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New Member

How to get around Double NAT

Hi all,

I have a slight problem, any assistance is appreciated. I have a dsl connection coming into a cisco adsl router which does NAT (, from the router the connection then goes into the a PIX 506e which also does NAT(

I've configure the PIX for a RAS VPN using the cisco cpn client. The remote clients can connect to the pix, but cannot browse inside hosts. When I look at the syslogs, I see the packets are being denied in from the outside client. I think its because of the double NATTING. How do I get around this??

Thanks in advance


New Member

Re: How to get around Double NAT


Your situtation sounds a little different than one I had about 2 years ago... I too was on this forum looking for assistance....

Look into isakmp nat-traversal

Good luck..



Re: How to get around Double NAT

providing the remote host was able to connect to the pix via vpn, the issue may be related to the configuration. please post the entire config with public ip masked, if possible, include the router config as well.

New Member

Re: How to get around Double NAT


Thanks for you help. Attached are the two config.


Re: How to get around Double NAT

1. udp 4500 also needs to be forwarded from the router to the pix. e.g. ip nat inside source static udp 4500 interface Dialer1 4500

2. the command "isakmp identity address" needs to be configured on the pix.

3. the vpn client pool should never be overlapped with the pix inside subnet.

New Member

Re: How to get around Double NAT

Hi Jackko,

Thanks for you help, its working perfectly now. I’m also trying to connect to a remote site that is protected by a PIX 501 using the cisco vpn client. I can connect to the remote site if I go through a dialup or via my dsl at home. I can’t connect from our main office which is protected by the same PIX 506e that you help me with.

Cisco VPN (v4.x.x)--->PIX506<--->Internet--->Destination PIX501--->Local

When I view the syslog from the pix 506e, I’m getting the following message “%PIX-3-305006: portmap translation creation failed for protocol 50 src inside dst outside:remote pix outside interface”

What is this message indicating ?

Thanks again


New Member

Re: How to get around Double NAT

The following was taken from ‘ASK THE EXPERT DISCUSSION FORUM’ with Glenn Fullage of Cisco.

I’ve cut and pasted here for you to read, I believe you are facing the problem mentioned below:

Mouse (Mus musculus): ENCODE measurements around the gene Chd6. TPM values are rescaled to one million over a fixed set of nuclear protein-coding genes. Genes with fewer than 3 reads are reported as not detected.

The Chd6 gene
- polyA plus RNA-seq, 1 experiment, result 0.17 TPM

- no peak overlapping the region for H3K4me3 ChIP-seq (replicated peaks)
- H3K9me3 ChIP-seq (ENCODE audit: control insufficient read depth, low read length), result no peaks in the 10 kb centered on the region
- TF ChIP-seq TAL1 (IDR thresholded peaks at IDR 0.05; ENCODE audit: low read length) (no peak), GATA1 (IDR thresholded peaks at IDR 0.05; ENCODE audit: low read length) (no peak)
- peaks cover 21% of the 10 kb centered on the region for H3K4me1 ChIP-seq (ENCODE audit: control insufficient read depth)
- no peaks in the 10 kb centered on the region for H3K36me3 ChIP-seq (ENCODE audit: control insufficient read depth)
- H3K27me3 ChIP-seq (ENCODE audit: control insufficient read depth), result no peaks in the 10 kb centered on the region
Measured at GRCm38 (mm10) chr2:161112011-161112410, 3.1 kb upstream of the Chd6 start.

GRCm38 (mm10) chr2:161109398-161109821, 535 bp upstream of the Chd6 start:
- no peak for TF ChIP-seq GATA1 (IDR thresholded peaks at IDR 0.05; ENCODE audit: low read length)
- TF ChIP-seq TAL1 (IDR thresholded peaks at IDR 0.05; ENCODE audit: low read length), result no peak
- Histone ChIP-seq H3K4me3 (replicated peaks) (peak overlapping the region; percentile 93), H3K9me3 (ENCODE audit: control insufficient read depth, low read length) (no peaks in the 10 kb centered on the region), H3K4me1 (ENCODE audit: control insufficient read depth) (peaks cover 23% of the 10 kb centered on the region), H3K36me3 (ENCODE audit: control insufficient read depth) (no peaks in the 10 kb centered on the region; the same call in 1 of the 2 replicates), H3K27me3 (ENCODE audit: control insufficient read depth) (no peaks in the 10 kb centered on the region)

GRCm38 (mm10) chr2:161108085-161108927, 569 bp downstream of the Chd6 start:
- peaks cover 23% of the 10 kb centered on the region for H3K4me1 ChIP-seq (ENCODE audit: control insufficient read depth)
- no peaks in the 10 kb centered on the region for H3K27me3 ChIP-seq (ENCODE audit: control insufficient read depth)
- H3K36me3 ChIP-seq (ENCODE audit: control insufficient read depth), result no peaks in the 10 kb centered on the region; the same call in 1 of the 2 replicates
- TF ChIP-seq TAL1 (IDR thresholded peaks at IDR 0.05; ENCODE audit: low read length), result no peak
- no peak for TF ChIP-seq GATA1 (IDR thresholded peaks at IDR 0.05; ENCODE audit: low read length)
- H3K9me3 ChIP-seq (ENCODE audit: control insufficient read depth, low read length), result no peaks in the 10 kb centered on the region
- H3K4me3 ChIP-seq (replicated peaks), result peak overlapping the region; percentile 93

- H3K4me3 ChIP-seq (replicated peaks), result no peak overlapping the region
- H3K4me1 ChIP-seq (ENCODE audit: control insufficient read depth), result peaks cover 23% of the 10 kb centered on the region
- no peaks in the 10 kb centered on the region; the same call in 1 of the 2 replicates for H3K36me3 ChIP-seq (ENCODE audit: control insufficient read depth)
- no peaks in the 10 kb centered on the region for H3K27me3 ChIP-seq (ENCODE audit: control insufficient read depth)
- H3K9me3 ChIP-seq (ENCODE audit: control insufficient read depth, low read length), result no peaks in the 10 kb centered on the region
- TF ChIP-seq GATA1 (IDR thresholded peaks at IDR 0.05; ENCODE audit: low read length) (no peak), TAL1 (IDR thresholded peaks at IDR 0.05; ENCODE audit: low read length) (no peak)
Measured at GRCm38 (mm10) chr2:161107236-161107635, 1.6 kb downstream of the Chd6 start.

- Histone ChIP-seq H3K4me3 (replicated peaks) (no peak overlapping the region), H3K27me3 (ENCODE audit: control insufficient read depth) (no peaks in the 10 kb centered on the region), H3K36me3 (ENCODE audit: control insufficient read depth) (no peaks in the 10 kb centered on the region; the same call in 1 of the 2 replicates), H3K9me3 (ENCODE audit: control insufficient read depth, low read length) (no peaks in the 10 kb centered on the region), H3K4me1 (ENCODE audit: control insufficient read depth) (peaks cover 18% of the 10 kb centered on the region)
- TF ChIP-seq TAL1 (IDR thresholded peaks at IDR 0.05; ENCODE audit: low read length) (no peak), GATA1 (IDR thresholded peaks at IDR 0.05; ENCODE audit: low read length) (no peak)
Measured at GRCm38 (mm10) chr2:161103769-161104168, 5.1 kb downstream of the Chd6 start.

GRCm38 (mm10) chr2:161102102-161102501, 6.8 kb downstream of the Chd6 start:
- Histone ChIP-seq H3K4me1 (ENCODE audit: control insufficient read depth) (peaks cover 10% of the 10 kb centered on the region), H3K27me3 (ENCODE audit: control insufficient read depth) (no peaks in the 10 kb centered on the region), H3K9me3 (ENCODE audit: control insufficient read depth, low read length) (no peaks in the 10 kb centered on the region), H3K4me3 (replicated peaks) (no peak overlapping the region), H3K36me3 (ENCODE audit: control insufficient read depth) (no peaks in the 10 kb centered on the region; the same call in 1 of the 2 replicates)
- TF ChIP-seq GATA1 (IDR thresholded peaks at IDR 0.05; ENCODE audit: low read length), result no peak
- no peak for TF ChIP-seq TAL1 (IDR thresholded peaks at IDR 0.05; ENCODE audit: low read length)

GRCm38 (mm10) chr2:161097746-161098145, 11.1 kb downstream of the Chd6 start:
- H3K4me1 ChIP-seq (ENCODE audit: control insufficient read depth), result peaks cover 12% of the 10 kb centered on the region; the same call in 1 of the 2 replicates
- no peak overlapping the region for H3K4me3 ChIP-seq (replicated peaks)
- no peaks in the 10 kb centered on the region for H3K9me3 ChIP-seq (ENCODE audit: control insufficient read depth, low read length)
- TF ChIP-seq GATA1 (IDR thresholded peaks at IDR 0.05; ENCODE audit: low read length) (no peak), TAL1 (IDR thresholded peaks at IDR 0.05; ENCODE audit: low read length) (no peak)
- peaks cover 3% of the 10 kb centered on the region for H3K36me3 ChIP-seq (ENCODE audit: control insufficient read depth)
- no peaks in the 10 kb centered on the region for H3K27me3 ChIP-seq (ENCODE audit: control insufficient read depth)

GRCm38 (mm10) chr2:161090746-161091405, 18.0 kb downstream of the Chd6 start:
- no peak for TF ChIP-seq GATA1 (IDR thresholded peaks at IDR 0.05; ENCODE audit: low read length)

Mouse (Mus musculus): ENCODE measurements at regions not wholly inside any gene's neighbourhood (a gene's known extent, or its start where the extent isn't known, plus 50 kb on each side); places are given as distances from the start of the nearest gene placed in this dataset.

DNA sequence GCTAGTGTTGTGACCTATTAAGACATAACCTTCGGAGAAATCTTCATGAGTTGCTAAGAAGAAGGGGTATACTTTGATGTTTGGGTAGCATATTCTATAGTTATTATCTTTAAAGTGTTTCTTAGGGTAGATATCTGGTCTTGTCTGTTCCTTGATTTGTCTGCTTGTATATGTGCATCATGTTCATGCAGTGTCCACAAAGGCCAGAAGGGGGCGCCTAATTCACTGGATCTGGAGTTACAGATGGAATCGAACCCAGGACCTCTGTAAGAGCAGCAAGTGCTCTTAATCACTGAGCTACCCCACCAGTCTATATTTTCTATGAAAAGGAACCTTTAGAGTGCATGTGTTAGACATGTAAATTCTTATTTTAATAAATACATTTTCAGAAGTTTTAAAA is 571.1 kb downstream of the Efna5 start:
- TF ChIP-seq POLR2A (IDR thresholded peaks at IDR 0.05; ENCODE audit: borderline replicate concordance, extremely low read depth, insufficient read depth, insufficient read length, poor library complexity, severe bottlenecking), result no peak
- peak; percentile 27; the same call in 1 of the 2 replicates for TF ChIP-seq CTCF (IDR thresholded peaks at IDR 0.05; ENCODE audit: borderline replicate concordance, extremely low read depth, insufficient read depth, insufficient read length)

Hi Glenn,

Is the following possible?

I have vpn client on my PC, my LAN is protected by a pix. I can initiate the vpn client to connect to remote pix. The vpn client authenticates and the remote pix issues my PC with the appropriate assigned ip address from its ip pool.

The problem I am facing is that, I can not ping anything on the other side of the remote pix from my PC which is behind my pix. Can you please guide me to what I need to do for this to work, if at all possible?

My PC has a static ip address assigned with the appropriate default gateway pointing to my pix’s inside interface.

Thanks very much for any help provided in advance.

Reply from Glenn:

First of all make sure the VPN connection works correctly when the remote PC is NOT behind a PIX. If that works fine, but then breaks when put behind a PIX, it's probably that the PIX is doing PAT, which generally breaks IPSec. Add the following command onto your PIX that the VPN client is behind:

fixup protocol esp-ike

See for details.

If that still has issues, you can enable NAT-T on the remote PIX that is terminating the VPN, the client and the remote PIX will then encapsulate all the IPSec packets into UDP which your PIX will be able to PA correctly. Add the following command on the remote PIX:

isakmp nat-traversal

See for details.

NAT-T is an IETF standard for encapsulation of IPSec packets inot UDP packets.

IPSec ESP (the protocol that your encrypted data packets use) is an IP protocol, in that it sits right on top of IP, rather than being a TCP or UDP protocol. For this reason it has no TCP/UDP port number.

A lot of devices that do Port Address Translation (PAT) rely on a unique TCP/UDP source port number to do the PAT'ing. Because all traffic is PAT'd to the same source address, there needs to be some uniqueness about each session, and most devices use the TCP/UDP source port number for that. Because IPSec doesn't have one, a lot of PAT devices fail to PAT it correctly, or at all, and the data transfer fails.

When NAT-T is enabled on both end devices, they will determine during the tunnel build that there is a PAT/NAT device in between them, and if they detect that there is, they automatically encapsulate all the IPSec packets into UDP packets with a port number of 4500. Because there's now a port number, PAT devices are able to PAT it correctly and traffic passes normally.

Hope that helps.


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